For accurate cutting, you must adjust the tension and blade guides
                                Here’s how we do it in three simple steps:
                                1. Set the blade tension in accordance with your saw’s instruction
                                2. Adjust the tracking to bring the bottoms of the blade gullets into
                                line with the front of the saw’s guide pins or blocks (see illustration
                                3. With the saw running, carefully slide the blade support toward the
                                back of the blade. When the blade rotates the wheel, slide the
                                support away from the blade just a smidgen so the free-running
                                blade won’t rotate the guide wheel. Tighten the setting.

                                Blades that won’t cut straight. A blade that continually tracks off
                                a cutting line in the same direction may be dull on one side. The
                                blade will lead toward the sharper side. The only cure: Sharpen the
                                blade or install a new one on the saw.

Where to buy them

                                 Can’t find the blade you want locally? Try these mail-order dealers
                                 for a wide variety of bandsaw blades:

                           Garrett Wade Co.

                                      Trend-lines, Inc.


                                      Woodworker’s Supply, Inc.

                           Grizzly Tools
                                 Note: Manufacturers specific recommendations for use of their
                                 products always take precedence over general tips.

Note from Jim Del Toro, Fall Seminar chair…

The fall seminar is set for Saturday, Oct 20th. This year's speaker will be Bobby Clemons, a nationally recognized wood turner. He is President of the Tennessee Association of Woodturners, a member of the Brasstown Woodturners Guild in Brasstown, N. C., and was the founding President of the Cumberland Woodturners of Crossville, Tennessee. Bobby has taught classes at the Appalachian Craft Center, the John C. Campbell Folk school and the Arrowmont School of Crafts. He was featured on HGTV’s Modern Masters Christmas show in 1999 and 2000 demonstrating his technique on turning his style of Christmas ornament. He and his turnings were also featured in the December 2000 issue of the “TENNESSEE MAGAZINE”. He has also been featured on the “TENNESSEE CROSSROADS” television show on PBS stations in Tennessee. Bobby will provide turning demonstrations on his Christmas ornaments as well as turning salad bowl, and rough edge bowls. More details will follow in future issues of SPLINTERS".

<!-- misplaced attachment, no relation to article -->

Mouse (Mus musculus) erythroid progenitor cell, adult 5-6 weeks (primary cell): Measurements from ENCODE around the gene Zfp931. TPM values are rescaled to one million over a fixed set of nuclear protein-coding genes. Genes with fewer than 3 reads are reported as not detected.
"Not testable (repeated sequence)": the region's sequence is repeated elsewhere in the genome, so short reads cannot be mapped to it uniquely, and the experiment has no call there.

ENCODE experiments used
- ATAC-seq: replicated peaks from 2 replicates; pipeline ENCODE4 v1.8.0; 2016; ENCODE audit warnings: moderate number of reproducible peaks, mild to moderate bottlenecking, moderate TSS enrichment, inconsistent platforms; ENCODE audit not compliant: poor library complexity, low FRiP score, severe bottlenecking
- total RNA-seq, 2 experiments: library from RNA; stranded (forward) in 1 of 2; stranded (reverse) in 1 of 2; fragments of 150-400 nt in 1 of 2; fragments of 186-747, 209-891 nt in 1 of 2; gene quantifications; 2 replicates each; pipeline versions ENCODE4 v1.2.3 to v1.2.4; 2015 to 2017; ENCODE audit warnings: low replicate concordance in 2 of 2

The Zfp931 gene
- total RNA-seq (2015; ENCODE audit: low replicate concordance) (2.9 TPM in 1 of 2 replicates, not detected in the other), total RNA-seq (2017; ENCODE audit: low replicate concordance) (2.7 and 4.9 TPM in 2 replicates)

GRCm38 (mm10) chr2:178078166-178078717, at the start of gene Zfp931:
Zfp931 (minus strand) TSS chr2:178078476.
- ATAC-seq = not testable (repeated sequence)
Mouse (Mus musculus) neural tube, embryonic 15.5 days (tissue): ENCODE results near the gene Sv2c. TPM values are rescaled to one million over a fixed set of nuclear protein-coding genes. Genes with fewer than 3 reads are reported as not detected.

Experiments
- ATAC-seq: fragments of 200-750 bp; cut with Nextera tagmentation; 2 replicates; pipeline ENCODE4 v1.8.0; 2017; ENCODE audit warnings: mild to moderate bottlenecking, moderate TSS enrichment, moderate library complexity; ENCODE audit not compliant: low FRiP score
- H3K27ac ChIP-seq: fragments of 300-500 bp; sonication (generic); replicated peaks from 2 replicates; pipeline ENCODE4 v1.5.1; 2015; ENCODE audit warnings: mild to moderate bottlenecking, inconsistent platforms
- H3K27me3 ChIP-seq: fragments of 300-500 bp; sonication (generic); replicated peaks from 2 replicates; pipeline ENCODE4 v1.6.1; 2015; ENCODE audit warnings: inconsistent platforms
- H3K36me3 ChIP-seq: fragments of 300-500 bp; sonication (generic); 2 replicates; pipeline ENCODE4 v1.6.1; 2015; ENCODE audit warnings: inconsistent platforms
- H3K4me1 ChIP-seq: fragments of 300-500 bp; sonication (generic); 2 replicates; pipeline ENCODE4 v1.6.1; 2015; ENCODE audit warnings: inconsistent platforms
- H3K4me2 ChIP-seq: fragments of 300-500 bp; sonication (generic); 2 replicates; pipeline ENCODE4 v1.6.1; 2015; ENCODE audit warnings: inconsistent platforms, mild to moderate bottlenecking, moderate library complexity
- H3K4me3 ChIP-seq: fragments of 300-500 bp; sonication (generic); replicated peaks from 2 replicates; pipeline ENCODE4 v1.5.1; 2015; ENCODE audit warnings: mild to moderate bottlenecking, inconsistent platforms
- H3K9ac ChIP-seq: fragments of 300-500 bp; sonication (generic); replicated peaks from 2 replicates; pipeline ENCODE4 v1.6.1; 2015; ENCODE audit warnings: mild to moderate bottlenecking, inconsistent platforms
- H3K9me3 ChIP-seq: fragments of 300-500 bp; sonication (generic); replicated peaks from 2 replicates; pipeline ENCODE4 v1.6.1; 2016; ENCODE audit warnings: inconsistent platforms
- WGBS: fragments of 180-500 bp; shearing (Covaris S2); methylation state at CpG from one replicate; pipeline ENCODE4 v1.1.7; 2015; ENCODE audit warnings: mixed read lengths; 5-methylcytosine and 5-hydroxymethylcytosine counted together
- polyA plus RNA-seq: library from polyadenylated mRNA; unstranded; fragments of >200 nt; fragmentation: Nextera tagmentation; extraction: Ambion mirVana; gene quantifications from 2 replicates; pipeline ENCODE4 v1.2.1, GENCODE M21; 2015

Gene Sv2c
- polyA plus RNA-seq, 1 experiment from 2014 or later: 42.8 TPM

Mark your calendars!


Just a reminder to resister at the  meeting for the router drawing.
Remember that the only way you can register is to be at the meeting.

Thoughts and Prayers are needed for the following Club members:

Ben Whiteaker
Don Helton
Bob Swafford
James Lowery

Jim VanCleave sent this in:

Sharpening Stone Comparison Guide

                  Stone Type                                        US Grit                 Japan Grit
                    Coarse Crstolon,coarse India             100                        150
                    Medium Crystolon                             180                         240
                    Medium India,coarse diamond           240                         280
                    Fine Crystolon,Fine India                  280                          360
                    Medium diamond                              320                          500
                    Washita                                            350                          600
                    Soft Arkansas                                   500                         1000
                    Hard White Arkansas,
                    Fine Diamond,medium
                    black Ceramic                                 700                          2000
                    Hard black Arkansas                       900                          4000
                    Ultra white Ceramic                                                         6000

from p.73, July Woodcraft catalog.

The July meeting of the Tennessee Valley Woodworkers was called to order by President Tom Cowan.
We had 58 present.
Our visitors were: Don Newsom, Jim Parker and Raymond Thompson

Show and Tell:
   Billy May_ carving of a wood spirit
   Bob Reese_ sharpener for turning gaug
   Bob Leonard_ samples of wood species
   Manuel Brown_ segmented bowl
   Tom Church_ Box Elder bowl he had  bleached.
   Jim Van Cleave_unusual shaped box, octagonal wooden candy dish.
    Josef Maierbacker_ Caucasion walnut bowl from Germany.
    Dean Lutz- Corian goblet
    Andy Butterfield_ carved cane
    Ross Roepke_ Red Oak Stickley bed
    Matt Brothers_ Mahogany china cabinet

    Program: Bob Leonard, Doyle  McConnell had an impromptu  discussion on repairing tools and  sources for equipment and repairs.
Until next month!

                       Shirley Bishop


Arrowmont School of Arts and Craft

WOOD ONLINE newsletter

Falls Mill

Appalachain Center for the Arts

Forest Products Lab. 1999 Wood Handbook

Jim DelToro

Highland Hardware

Woodworker's Journal

Steve Graham's Page


Saw Blade Sharpening Services: Branching Out is now offering their services as a drop off spot to have your saw blades sharpened.  The blades will be picked up (Tuesdays), sharpened, and dropped back off at Branching Out.  The Leitz Tooling Systems out of Collierville, TN will do the sharpening.  Call (393-0525) or stop by for details.

Tom Gillard Jr.